Kublai Khan

Kublai Khan

Kublai Khan, the grandson of Genghis Khan, completed his grandfather’s conquest of China and founded the Yuan Dynasty.


5 - 8


Geography, Social Studies, World History


Kublai Khan

Kublai Khan was the grandson of Genghis Khan and a ruler of the Mongol Empire for over 30 years. Kublai Khan began the Yuan dynasty in present day Mongolia and China.

Image by Universal History Archive / Contributor
Kublai Khan was the grandson of Genghis Khan and a ruler of the Mongol Empire for over 30 years. Kublai Khan began the Yuan dynasty in present day Mongolia and China.

Kublai Khan was born in 1215, during the reign of his grandfather, the Mongol Emperor Genghis Khan. As a young boy, Kublai was taught the art of warfare and became a skilled warrior and hunter. He also was exposed to many elements of Chinese culture, which he grew to admire.

In 1251, Kublai’s brother Möngke became the Great Khan, the ruler of the Mongol Empire. He put Kublai in charge of northern China. Kublai led successful military campaigns there and in surrounding areas, but unlike earlier Mongol military leaders, he treated the people he conquered with restraint. Kublai also established a new northern capital at Shangdu and surrounded himself with Chinese advisers to help him with the local population.

In 1259, Möngke was killed in battle while fighting the Chinese Song Dynasty in the south. Kublai learned that one of his brothers, Ariq Boke had been named to replace Möngke as the Great Khan. Kublai then established a truce with the Song and returned home, where he fought his brother’s claim to the throne. In 1260, Kublai was named as the Great Khan.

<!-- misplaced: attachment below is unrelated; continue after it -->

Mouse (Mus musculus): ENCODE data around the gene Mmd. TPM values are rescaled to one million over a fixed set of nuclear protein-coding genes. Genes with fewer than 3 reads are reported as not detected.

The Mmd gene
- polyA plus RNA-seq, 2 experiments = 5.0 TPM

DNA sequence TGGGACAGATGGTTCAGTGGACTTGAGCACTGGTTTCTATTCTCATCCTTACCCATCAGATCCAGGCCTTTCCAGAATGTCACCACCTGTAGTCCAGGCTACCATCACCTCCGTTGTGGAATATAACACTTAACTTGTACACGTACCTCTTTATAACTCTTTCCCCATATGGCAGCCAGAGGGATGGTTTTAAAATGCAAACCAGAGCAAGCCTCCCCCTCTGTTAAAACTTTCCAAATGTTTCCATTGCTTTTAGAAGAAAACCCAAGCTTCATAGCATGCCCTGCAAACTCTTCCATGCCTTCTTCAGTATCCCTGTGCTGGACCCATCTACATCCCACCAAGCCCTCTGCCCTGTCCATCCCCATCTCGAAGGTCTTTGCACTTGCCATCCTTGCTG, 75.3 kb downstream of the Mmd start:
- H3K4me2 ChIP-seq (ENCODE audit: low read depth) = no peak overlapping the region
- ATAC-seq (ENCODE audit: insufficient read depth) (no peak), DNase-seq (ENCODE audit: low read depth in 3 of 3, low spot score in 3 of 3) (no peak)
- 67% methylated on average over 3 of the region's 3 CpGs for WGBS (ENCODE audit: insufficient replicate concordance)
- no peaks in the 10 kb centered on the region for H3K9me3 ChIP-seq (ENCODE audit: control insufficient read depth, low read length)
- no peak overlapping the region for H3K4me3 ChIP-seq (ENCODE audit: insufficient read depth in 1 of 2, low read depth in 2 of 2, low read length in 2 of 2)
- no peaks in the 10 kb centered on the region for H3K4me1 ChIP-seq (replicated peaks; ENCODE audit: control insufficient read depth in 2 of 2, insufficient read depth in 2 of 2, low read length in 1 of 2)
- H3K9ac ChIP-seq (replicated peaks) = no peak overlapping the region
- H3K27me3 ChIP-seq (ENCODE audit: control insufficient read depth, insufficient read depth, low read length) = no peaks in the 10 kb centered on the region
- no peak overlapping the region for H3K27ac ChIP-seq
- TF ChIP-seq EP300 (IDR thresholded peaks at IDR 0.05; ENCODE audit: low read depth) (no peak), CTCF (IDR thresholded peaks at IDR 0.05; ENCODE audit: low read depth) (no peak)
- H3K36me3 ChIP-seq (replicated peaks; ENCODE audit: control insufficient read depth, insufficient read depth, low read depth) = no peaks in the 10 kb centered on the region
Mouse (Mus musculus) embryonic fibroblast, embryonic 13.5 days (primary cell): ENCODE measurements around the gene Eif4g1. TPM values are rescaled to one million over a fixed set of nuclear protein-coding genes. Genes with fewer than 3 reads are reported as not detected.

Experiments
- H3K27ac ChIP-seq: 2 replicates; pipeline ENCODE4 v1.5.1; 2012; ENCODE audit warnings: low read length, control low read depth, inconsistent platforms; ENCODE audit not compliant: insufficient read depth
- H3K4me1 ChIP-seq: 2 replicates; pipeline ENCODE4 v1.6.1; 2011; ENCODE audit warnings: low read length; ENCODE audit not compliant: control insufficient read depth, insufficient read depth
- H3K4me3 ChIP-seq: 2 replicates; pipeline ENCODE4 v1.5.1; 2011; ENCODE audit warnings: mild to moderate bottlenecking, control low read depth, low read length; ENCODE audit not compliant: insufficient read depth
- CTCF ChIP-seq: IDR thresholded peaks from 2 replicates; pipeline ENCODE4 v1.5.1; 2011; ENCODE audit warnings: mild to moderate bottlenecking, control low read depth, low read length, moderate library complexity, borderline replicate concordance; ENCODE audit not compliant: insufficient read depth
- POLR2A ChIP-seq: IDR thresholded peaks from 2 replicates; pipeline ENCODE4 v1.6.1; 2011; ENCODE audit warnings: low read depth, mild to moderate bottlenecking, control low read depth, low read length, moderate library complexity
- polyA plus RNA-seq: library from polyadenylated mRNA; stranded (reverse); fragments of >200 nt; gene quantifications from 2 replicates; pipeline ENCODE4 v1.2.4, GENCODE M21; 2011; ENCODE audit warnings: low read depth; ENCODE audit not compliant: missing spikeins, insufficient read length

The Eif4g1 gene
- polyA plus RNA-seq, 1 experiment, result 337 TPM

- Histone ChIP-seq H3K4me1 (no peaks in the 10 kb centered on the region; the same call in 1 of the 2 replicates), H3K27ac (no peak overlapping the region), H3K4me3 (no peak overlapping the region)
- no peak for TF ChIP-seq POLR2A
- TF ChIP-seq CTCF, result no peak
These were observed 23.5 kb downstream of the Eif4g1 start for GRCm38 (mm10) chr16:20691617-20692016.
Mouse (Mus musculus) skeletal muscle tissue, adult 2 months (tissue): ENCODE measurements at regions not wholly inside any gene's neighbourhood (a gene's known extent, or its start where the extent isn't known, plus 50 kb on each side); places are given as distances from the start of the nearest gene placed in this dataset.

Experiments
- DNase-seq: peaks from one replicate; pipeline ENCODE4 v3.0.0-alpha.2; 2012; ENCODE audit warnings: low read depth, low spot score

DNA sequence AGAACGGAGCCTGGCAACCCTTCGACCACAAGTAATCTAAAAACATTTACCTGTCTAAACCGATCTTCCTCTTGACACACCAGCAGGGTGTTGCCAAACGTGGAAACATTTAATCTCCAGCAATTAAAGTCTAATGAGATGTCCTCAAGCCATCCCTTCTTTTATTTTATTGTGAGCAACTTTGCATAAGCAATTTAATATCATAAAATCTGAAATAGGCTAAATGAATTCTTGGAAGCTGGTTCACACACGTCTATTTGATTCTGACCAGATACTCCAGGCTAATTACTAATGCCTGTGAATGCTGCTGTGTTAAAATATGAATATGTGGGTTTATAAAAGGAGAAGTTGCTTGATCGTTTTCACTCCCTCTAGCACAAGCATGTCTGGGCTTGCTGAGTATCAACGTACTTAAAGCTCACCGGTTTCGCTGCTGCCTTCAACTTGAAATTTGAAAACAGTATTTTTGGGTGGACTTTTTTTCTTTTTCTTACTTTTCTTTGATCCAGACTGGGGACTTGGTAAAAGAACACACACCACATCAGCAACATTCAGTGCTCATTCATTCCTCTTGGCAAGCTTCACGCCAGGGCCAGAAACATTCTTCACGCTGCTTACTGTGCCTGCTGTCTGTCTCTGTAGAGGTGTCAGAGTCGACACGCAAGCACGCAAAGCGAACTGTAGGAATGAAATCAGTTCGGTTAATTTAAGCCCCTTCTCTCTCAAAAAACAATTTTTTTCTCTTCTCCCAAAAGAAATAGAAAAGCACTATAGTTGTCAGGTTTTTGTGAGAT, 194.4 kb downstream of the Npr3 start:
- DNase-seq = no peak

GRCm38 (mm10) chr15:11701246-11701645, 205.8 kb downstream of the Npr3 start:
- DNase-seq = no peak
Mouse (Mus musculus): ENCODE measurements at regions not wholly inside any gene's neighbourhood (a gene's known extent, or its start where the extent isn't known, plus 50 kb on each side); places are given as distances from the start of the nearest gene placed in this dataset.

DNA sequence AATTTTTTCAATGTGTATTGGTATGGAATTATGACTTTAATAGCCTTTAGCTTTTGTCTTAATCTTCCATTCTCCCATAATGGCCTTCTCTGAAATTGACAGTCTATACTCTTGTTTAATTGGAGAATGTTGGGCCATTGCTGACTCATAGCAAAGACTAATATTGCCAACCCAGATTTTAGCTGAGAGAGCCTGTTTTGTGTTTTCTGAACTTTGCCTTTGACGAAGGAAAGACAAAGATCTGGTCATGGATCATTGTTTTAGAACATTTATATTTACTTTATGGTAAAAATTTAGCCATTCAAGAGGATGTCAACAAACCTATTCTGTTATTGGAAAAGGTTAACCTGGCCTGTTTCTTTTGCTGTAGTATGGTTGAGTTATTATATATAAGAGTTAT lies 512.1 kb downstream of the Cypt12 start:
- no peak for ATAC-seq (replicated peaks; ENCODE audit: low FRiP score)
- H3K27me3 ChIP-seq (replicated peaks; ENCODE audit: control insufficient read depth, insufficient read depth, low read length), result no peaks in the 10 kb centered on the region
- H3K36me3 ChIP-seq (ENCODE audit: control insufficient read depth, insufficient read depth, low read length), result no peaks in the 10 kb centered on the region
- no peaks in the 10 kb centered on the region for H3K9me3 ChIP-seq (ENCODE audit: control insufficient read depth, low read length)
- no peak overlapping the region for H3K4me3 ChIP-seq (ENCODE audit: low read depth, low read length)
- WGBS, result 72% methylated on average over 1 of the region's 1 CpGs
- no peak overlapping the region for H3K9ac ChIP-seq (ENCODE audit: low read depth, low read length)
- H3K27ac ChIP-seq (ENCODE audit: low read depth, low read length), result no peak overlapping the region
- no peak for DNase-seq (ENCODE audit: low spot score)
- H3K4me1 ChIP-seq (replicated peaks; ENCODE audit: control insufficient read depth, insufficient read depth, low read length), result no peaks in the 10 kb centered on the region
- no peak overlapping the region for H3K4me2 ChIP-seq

Kublai Khan wanted to unite all of China under his rule, including the Song in the south. In 1271, he renamed his empire the Yuan Dynasty to better appeal to his Chinese subjects, and he established his capital in modern-day Beijing. Eventually, most Song Chinese accepted Kublai’s rule. By 1279, the last of the Song opposition was defeated.

Kublai Khan adopted many Chinese systems and ideas. However, he also established a social hierarchy that placed Mongols at the top and the Chinese peasantry at the bottom. He filled many government positions with foreigners, including Venetian merchant and adventurer Marco Polo, who lived in China for many years. In addition, Kublai Khan launched a series of expensive and unsuccessful military campaigns that were financed by the manual labor of the Chinese peasantry.

Later in his life, Kublai Khan developed excessive eating and drinking habits, particularly after the deaths of his favorite wife and a son. Kublai died in February 1294, at the age of 79. The rule of the Yuan Dynasty continued for the next 30 years, until Chinese uprisings led to the collapse of the dynasty in 1368.

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Last Updated

October 19, 2023

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